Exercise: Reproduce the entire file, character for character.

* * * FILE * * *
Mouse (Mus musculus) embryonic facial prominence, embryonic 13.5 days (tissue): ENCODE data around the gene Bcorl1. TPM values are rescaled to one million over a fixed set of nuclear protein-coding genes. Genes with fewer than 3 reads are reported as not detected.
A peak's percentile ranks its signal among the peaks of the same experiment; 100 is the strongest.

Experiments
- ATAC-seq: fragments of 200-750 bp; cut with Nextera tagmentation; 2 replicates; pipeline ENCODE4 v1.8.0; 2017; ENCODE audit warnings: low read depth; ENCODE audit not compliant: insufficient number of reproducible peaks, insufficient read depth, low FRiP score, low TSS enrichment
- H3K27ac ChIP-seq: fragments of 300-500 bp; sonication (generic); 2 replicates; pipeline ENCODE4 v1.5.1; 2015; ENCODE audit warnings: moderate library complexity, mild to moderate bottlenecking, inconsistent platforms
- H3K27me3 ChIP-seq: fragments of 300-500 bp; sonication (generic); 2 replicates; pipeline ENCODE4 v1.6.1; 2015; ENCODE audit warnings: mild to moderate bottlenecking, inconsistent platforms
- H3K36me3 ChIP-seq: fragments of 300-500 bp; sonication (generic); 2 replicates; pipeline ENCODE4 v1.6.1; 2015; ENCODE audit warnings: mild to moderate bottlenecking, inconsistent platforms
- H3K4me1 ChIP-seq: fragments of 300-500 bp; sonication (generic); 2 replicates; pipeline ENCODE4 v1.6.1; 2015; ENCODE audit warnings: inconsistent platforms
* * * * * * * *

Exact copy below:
Mouse (Mus musculus) embryonic facial prominence, embryonic 13.5 days (tissue): ENCODE data around the gene Bcorl1. TPM values are rescaled to one million over a fixed set of nuclear protein-coding genes. Genes with fewer than 3 reads are reported as not detected.
A peak's percentile ranks its signal among the peaks of the same experiment; 100 is the strongest.

Experiments
- ATAC-seq: fragments of 200-750 bp; cut with Nextera tagmentation; 2 replicates; pipeline ENCODE4 v1.8.0; 2017; ENCODE audit warnings: low read depth; ENCODE audit not compliant: insufficient number of reproducible peaks, insufficient read depth, low FRiP score, low TSS enrichment
- H3K27ac ChIP-seq: fragments of 300-500 bp; sonication (generic); 2 replicates; pipeline ENCODE4 v1.5.1; 2015; ENCODE audit warnings: moderate library complexity, mild to moderate bottlenecking, inconsistent platforms
- H3K27me3 ChIP-seq: fragments of 300-500 bp; sonication (generic); 2 replicates; pipeline ENCODE4 v1.6.1; 2015; ENCODE audit warnings: mild to moderate bottlenecking, inconsistent platforms
- H3K36me3 ChIP-seq: fragments of 300-500 bp; sonication (generic); 2 replicates; pipeline ENCODE4 v1.6.1; 2015; ENCODE audit warnings: mild to moderate bottlenecking, inconsistent platforms
- H3K4me1 ChIP-seq: fragments of 300-500 bp; sonication (generic); 2 replicates; pipeline ENCODE4 v1.6.1; 2015; ENCODE audit warnings: inconsistent platforms